Byung-Gu is an ordinary young man. He believes that all of the earth's social ills are the result of evil doings of aliens. That's why he knows that, unless he can meet the prince from Andromeda before the total lunar eclipse, planet Earth will be destroyed. However, to meet the prince, he must find an extraterrestrial representative living on earth. So he kidnaps the most logical suspect; the boss of a multi-national company and thus begins a battle of wills between himself, who's trying to uncover the secret alien plot to destroy Earth, and the boss, who thinks Byung-Gu is nuts and tries desperately to escape. With only four hours until the lunar eclipse, will time run out for planet Earth? Can Byung-Gu single-handedly save the green planet? Possibly the only film that can be said to be a combination of Close Encounters of the Third Kind and Red Dragon...
An inventive and demented work of genius.
- Save the Green Planet review by Shatner's Bassoon
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You rated this film: 4
When a drugged up, factory worker, part time bee-keeper and all round crackpot named Byeong-gu researches the background of a powerful Korean industrialist called Kang he can draw only one conclusion, Kang is an alien from Andromeda who plans on taking control of Earth on the next lunar eclipse. Byeong-gu then does what any self respecting paranoid, drug addled lunatic would do, kidnap the man, tie him up in his basement, and torture the truth out of him. In between his quest to get the truth out of Kang, he robs banks to take care of his comatose mother, cares for his bees and builds mannequins, and if all that isn't weird enough, the tone of the film wildly changes direction from surreal comedy, to extreme violence to edge of the seat suspense, alternating as quickly and disorientating as possible, and as strange as it seems it all works very well. It's not a perfect film by any means, but the truth is that it's so inventive and original you'll forgive its shortcomings, and not since Stephen Chow's superb 'Kung Fu Hustle' have I seen so many genres crammed into one film. Be warned though, this is not a film for the squeamish; the torture scenes which take up a large bulk of the film are horrific, plentiful, and realistic. If you can stomach the scenes of torture and gore, and enjoy something out of the ordinary then 'Save The Green Planet' is great fun. Looking forward to what director Jun-hwan Jeong comes up with next!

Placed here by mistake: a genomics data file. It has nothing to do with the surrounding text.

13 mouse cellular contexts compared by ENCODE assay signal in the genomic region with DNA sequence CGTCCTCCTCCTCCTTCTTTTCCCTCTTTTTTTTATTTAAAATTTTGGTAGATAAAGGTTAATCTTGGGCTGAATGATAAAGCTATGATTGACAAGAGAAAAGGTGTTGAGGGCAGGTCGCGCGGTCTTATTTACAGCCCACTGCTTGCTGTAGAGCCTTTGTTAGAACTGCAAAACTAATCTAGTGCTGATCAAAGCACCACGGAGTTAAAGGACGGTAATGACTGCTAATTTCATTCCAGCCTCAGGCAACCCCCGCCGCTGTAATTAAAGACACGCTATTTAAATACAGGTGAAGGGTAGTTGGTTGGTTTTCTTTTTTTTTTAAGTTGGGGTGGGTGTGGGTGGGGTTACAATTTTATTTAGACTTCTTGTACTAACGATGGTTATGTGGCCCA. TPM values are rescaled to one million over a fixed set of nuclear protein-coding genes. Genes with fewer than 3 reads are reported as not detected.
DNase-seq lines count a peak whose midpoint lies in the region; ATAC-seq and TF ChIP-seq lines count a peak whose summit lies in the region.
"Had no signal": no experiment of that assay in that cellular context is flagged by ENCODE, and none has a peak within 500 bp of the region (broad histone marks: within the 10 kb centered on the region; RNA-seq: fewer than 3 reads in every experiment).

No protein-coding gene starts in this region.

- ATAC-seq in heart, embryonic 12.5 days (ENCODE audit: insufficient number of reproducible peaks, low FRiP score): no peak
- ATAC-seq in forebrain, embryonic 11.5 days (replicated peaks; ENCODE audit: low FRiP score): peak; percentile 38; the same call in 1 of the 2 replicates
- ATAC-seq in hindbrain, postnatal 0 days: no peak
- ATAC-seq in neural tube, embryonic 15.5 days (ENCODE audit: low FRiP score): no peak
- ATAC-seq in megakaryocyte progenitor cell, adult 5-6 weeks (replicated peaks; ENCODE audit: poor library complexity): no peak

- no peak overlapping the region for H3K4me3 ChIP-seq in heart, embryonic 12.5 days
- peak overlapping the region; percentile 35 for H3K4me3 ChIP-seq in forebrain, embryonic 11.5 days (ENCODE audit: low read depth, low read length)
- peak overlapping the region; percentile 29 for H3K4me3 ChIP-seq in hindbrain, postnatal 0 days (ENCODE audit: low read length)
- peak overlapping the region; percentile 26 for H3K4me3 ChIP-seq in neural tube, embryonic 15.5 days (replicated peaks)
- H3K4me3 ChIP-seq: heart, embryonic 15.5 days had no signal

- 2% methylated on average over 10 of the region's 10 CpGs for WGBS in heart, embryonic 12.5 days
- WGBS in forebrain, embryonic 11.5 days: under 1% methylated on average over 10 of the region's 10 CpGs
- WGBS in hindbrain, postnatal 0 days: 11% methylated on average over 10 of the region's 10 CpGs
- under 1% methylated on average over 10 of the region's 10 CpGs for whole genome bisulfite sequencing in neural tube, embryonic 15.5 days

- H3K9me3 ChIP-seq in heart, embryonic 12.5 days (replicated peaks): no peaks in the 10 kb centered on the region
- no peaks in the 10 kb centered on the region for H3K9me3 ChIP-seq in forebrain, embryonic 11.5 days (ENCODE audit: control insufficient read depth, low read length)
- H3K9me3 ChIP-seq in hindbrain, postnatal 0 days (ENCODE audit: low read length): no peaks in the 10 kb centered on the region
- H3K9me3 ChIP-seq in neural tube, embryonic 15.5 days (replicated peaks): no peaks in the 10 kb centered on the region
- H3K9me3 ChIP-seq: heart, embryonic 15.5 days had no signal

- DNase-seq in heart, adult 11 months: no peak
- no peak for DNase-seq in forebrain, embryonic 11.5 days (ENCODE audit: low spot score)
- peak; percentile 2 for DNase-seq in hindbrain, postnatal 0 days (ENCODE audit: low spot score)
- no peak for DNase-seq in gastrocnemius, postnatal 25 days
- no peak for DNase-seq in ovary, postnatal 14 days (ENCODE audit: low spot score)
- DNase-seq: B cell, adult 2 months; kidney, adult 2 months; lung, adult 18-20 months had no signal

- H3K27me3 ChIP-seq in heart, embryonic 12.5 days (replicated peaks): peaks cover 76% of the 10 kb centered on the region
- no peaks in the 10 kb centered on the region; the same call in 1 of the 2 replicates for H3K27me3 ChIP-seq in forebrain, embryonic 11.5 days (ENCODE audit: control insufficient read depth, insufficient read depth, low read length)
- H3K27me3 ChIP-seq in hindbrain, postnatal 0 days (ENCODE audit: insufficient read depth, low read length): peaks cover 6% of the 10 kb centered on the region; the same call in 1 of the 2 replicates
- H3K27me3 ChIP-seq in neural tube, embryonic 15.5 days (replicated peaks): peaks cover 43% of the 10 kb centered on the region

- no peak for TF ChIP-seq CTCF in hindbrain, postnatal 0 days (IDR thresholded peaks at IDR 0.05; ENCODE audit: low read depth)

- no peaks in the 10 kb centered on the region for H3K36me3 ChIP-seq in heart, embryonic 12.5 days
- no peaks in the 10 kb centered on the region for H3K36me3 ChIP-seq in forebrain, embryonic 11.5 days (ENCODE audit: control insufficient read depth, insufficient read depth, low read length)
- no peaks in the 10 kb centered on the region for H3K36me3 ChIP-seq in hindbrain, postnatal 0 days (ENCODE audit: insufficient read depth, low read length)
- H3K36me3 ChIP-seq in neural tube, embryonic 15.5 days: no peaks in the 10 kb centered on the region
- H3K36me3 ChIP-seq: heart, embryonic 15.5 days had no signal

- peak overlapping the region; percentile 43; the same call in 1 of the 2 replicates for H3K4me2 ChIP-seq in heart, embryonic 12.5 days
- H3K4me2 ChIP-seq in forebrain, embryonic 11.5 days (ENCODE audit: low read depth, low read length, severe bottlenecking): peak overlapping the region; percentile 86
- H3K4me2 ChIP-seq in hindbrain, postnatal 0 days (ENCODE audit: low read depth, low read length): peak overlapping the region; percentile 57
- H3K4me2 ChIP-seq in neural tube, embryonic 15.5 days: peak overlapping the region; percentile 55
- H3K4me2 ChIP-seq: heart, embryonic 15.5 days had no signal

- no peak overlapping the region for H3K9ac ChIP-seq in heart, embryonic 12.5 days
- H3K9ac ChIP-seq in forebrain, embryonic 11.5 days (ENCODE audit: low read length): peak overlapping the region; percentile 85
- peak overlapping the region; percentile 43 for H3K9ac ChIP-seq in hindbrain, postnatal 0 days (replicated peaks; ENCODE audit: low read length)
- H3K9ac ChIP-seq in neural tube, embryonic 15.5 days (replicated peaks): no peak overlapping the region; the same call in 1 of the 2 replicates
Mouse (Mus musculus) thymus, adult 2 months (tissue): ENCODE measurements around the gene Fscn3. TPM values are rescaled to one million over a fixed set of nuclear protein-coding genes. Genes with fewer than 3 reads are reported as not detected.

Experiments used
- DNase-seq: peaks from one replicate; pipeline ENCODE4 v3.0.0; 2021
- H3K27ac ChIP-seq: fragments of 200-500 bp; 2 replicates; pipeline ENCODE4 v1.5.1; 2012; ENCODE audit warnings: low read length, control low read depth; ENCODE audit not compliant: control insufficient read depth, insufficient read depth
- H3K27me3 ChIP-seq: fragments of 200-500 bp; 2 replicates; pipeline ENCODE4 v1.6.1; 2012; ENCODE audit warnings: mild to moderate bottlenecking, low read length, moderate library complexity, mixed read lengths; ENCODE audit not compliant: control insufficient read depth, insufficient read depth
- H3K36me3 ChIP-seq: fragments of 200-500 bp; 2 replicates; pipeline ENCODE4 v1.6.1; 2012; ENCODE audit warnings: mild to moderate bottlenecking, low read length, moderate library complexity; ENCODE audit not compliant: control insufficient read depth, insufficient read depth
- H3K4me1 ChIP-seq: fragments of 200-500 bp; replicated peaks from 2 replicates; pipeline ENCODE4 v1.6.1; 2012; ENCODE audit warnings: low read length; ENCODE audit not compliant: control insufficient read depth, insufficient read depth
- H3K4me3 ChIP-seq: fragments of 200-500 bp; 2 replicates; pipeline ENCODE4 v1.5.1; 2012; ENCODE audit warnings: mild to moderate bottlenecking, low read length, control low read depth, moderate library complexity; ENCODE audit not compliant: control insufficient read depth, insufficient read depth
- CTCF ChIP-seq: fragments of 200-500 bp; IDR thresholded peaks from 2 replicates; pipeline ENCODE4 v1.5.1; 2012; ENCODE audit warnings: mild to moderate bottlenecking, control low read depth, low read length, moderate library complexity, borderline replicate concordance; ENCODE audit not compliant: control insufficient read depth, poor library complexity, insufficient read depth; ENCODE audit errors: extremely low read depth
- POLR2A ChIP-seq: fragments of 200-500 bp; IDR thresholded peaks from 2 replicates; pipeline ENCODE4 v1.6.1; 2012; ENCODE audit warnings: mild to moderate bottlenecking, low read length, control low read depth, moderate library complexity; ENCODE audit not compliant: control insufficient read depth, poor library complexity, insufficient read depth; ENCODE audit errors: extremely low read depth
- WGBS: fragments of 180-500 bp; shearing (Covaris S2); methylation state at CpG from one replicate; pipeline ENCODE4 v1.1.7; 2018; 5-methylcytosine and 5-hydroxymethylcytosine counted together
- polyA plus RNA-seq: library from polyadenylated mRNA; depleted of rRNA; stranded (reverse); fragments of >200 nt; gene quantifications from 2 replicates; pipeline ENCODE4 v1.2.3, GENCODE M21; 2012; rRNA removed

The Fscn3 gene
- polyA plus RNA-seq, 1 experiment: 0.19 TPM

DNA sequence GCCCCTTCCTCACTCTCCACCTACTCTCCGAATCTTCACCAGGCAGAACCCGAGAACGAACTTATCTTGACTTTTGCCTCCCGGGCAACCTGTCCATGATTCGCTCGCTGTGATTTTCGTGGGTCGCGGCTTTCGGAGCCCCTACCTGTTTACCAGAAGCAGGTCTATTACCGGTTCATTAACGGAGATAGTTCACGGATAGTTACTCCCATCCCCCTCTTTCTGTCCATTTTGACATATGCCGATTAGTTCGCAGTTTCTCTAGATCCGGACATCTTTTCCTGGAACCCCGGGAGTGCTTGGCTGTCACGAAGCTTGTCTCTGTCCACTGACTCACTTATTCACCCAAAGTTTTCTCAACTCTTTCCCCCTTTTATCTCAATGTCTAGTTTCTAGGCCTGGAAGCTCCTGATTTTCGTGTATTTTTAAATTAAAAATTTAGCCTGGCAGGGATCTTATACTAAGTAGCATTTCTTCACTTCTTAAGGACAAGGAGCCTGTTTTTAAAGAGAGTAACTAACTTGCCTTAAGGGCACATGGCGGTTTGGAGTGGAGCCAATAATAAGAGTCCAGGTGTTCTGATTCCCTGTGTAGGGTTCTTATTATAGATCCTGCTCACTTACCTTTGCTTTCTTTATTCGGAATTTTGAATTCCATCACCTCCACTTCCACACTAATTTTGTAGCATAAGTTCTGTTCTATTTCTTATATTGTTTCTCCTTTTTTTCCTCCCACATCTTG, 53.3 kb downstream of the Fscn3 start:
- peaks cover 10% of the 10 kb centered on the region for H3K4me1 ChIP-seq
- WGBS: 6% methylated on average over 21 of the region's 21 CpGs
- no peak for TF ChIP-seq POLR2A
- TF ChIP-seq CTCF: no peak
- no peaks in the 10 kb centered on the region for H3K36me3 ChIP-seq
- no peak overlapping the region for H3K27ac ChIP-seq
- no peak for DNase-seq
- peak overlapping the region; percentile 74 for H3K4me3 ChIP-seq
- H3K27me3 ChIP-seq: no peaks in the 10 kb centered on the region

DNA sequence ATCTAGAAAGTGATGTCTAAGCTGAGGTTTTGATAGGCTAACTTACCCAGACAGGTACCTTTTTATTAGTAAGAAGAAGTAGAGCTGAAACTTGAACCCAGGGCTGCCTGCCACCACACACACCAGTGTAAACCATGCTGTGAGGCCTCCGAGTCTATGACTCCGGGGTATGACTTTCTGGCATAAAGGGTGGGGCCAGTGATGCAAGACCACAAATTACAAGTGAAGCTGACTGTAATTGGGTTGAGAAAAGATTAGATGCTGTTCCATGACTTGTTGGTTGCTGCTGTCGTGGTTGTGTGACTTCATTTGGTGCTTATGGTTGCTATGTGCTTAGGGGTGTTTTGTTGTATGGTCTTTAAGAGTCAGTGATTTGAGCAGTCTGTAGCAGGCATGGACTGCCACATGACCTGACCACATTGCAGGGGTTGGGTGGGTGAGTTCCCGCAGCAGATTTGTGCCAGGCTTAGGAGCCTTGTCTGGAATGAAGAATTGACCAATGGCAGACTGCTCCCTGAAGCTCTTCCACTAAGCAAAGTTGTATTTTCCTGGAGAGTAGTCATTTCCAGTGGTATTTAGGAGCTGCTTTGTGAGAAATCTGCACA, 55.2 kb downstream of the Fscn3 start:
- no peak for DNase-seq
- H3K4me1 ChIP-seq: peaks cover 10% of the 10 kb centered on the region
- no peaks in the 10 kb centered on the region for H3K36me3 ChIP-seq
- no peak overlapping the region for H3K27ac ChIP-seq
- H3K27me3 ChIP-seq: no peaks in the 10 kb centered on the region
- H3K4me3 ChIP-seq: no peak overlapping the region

A tribute too far
- Save the Green Planet review by Kurtz
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You rated this film: 2
One of the things I usually love about South Korean films is that the directors have all seen lots of American movies so whilst the culture and language are very different, many of the situations in their films are familiar and some scenes are clearly affectionate tributes to Hollywood hits. Director Jang Jun-hwan simply can’t decide which movie reference to jam in next in this film and it despite the manic energy of his cast, “Save the Green Planet” ends up feeling a bit empty and derivative. Take your pick from “Saw”, “The X-Files”, any bungling kidnapper movie, any washed-up cop movie- they’re all in there- throw in a frankly risible Star Trek-type ending and it’s disappointment all round.